Fair Lending Analysis and Understanding Census Data

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In fair lending analysis, one of the most common comparisons is to examine loan files based on race or ethnicity. These classifications are often misunderstood and can be confusing. This is because race and ethnicity are two different things.

While the racial categories are mutually exclusive (with the exception of the newer multi-racial categories added by the Census Bureau) ethnicity spans racial groups. An individual can be Hispanic and be of any race. This means in a sample used in fair lending analysis, borrowers of Hispanic origin may also be represented in multiple racial categories.

This can also be problematic when examining census population data. At any geographic level (such as county or census tract), the Census Bureau typically reports the race categories along with Hispanic. The counts in the race categories are all independent but not the Hispanic category. The Hispanic total is a subset of the race categories, as the Hispanic column includes persons of any race. This is important when determining total minority calculations.

Another area of fair lending inquiry is redlining. Redlining involves geographic analysis of lending activity, and is often conducted at the census tract level.

Every county in the U.S. is divided into census tracts with each one having a unique number. Much demographic information that is available at other levels of geography (such as city and county) is also available for each census tract.

Census tracts are defined to be relatively homogeneous in terms of land usages and for the most part follow visible identifiable features. They may follow nonvisible legal boundaries, such as minor civil division (MCD) or incorporated place boundaries in some states and situations. It is important to note that the tract boundaries are subject to change between decennial censuses.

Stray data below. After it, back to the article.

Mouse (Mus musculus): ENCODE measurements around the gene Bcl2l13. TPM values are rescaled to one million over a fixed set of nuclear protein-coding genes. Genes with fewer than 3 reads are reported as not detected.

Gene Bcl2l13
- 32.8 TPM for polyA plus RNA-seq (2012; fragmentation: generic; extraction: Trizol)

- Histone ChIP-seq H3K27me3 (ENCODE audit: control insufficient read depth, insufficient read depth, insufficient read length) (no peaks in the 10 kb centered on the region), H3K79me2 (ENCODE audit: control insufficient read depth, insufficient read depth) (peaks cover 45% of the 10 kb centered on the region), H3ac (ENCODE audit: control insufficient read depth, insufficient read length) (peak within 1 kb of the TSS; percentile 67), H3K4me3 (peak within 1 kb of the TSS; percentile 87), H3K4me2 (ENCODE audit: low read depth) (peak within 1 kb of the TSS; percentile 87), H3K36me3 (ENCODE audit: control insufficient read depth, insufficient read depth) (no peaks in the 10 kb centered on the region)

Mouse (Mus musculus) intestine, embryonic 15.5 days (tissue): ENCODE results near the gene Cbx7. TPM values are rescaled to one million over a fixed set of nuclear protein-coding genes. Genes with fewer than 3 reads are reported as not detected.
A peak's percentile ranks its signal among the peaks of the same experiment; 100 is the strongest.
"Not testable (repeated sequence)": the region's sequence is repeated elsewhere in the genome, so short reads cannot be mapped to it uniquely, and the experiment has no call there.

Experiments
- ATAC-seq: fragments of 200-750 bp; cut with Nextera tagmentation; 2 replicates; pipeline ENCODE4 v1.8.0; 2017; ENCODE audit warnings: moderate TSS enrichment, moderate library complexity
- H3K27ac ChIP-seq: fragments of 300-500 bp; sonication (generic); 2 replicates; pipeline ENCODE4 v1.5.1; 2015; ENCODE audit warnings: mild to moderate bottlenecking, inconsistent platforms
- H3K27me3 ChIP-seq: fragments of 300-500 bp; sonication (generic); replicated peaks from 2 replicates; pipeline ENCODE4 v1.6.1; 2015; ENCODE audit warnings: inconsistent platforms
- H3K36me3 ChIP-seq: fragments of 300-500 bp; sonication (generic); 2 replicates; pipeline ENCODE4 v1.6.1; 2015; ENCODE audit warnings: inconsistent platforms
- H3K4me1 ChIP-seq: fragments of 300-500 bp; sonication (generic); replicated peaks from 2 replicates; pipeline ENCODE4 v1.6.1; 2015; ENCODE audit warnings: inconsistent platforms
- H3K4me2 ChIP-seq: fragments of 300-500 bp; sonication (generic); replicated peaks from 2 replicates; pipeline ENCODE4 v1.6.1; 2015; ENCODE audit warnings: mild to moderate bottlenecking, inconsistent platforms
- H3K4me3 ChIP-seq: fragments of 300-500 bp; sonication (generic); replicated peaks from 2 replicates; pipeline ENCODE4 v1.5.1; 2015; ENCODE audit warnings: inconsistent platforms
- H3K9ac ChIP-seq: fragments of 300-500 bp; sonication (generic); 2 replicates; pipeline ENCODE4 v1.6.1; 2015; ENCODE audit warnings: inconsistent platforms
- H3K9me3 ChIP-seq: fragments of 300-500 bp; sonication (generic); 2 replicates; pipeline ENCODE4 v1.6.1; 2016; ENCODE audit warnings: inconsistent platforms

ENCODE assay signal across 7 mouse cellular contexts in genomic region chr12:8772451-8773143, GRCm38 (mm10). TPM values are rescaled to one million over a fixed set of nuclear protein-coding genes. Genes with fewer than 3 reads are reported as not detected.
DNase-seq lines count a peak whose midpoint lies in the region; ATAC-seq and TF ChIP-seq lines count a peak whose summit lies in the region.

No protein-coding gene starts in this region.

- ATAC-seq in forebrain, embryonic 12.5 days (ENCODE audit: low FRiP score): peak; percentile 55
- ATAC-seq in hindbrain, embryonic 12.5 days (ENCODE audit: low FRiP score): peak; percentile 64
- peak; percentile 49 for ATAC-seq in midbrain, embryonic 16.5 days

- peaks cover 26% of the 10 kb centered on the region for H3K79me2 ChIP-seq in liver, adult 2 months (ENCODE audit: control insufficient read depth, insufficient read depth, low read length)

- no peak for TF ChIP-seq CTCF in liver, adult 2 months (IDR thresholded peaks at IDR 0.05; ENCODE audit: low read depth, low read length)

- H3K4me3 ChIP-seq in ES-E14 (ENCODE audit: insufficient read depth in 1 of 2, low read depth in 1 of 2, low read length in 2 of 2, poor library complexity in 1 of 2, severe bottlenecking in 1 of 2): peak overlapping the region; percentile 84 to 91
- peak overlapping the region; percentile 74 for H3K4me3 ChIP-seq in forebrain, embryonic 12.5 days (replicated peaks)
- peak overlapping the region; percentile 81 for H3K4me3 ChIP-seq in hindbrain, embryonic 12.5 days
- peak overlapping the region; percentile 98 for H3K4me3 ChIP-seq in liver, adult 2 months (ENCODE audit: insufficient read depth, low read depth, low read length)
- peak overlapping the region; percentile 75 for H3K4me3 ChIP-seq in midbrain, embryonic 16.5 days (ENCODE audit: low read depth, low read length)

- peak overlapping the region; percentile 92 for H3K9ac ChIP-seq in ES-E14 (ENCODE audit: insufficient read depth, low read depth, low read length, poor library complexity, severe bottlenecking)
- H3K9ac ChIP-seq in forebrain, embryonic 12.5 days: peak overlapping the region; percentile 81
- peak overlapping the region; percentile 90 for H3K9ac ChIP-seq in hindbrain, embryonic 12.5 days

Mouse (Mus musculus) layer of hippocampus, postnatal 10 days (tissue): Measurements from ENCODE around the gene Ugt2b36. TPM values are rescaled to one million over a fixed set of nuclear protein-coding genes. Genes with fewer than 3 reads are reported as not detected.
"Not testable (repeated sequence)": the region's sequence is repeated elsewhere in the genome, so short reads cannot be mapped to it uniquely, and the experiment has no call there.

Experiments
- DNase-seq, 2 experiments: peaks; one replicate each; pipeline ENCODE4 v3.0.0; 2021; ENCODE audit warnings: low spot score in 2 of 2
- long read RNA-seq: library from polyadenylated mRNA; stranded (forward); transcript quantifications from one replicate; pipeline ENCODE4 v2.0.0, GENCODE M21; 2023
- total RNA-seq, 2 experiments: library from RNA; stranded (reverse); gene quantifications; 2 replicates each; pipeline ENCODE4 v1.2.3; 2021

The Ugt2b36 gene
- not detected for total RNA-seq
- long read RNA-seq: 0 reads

The population and the number of households within census tracts are fairly similar with the exception of some “special use” type tracts where there are facilities such as prisons. The average population in census tracts ranges from roughly 3,800 in rural areas to 4,300 in urban areas. The average households by tract are similar in rural and urban areas, between 1,500 – 1,600. Tracts can also vary considerably in terms of actual land area depending on population density and land use.

Finally, it is important to remember that Community Reinvestment Act (CRA) income designations for census tracts can change annually. This information is updated each year by the FFIEC and is available on their website at FFIEC.GOV.

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